In his brilliant Retrieving Nicaea: The Development and Meaning of Trinitarian Doctrine) , Khaled Anatolios notes that some recent theologians have criticized the Cappadocian “reduction” of the distinction of divine Persons “to the order of causality” (232).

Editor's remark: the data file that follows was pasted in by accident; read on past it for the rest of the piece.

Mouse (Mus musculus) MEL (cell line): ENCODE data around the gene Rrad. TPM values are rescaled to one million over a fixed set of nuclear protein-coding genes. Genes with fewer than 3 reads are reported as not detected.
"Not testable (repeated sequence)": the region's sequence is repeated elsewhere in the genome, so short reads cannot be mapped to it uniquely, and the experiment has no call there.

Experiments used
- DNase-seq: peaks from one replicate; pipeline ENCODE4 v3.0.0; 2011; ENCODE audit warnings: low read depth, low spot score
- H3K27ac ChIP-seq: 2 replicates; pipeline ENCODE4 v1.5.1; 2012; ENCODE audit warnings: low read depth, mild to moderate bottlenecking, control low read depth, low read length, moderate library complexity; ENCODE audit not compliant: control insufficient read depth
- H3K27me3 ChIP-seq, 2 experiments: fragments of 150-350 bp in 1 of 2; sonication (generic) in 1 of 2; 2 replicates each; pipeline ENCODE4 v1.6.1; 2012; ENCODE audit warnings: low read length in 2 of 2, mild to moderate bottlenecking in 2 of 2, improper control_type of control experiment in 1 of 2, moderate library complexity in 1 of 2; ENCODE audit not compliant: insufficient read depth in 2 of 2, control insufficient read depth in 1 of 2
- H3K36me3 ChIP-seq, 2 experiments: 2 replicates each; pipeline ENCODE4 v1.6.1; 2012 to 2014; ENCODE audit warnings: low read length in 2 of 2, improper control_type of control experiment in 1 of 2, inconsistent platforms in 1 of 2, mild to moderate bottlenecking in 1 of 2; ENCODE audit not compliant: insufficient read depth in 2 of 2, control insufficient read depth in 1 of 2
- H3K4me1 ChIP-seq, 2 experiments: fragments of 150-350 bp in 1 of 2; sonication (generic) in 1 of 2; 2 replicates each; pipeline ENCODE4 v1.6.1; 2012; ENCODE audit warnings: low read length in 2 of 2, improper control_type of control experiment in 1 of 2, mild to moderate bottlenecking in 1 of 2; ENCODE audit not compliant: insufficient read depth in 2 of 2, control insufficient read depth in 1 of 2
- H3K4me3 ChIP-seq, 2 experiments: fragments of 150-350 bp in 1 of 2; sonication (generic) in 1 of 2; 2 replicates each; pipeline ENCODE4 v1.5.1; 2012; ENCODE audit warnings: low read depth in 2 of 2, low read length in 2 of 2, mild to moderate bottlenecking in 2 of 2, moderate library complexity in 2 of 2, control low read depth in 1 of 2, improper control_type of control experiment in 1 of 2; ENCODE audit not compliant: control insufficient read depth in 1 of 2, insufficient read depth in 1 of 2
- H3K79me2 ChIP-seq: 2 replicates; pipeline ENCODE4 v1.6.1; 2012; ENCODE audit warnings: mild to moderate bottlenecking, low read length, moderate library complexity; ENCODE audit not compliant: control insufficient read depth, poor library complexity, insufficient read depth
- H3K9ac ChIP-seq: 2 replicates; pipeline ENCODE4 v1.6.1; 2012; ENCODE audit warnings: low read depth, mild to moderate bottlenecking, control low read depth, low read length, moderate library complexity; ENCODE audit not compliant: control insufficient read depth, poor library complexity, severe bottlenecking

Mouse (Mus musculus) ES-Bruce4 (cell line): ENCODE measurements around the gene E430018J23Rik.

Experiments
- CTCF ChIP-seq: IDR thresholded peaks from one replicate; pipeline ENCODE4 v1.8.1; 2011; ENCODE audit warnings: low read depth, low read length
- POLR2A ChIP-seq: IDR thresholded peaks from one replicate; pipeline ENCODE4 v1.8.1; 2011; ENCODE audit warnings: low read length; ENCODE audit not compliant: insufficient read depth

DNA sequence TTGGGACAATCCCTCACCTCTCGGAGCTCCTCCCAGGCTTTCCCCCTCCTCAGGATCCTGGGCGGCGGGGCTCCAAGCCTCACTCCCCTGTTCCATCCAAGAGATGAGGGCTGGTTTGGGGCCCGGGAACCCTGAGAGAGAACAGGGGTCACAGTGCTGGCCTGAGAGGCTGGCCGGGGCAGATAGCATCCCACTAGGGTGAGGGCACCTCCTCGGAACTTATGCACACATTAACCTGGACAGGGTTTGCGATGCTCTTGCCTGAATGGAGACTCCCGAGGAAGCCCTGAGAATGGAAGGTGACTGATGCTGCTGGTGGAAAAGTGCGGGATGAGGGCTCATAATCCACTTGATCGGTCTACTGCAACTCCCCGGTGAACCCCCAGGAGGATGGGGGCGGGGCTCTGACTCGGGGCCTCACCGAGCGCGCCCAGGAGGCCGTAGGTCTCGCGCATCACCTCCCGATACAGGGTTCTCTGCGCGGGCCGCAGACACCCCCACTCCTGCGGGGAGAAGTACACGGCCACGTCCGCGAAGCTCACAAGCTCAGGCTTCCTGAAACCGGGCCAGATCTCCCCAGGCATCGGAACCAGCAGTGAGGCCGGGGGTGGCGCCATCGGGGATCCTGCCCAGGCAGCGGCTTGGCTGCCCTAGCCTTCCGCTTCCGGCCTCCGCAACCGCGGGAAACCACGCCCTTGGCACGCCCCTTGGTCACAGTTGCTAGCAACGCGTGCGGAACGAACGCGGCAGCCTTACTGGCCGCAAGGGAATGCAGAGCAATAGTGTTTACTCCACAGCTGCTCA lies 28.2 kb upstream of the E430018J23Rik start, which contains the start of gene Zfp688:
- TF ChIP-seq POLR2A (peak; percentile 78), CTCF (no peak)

Speaking of Gregory of Nyssa in particular, Anatolios responds: “such criticism is based on an artificial abstraction of condensed doctrinal formulations . . . from the larger context of these theologians’ engagement with the biblical narrative as a whole. The statement that the only ontological ground for the distinction of hypostaseis is the order of causality [e.g., the Father is uncaused, the Son is “immediately” from the Father] is not equivalent to the statement that the only characterization we can make of the trinitarian persons is that of correctly naming their location in the order of causality.” Ironically, “the very motifs that later critics have latched onto in order to attain a thicker description of the distinctions and relations between the hypostaseis , such as kenosis and mutual glorification, are already anticipated in Gregory.”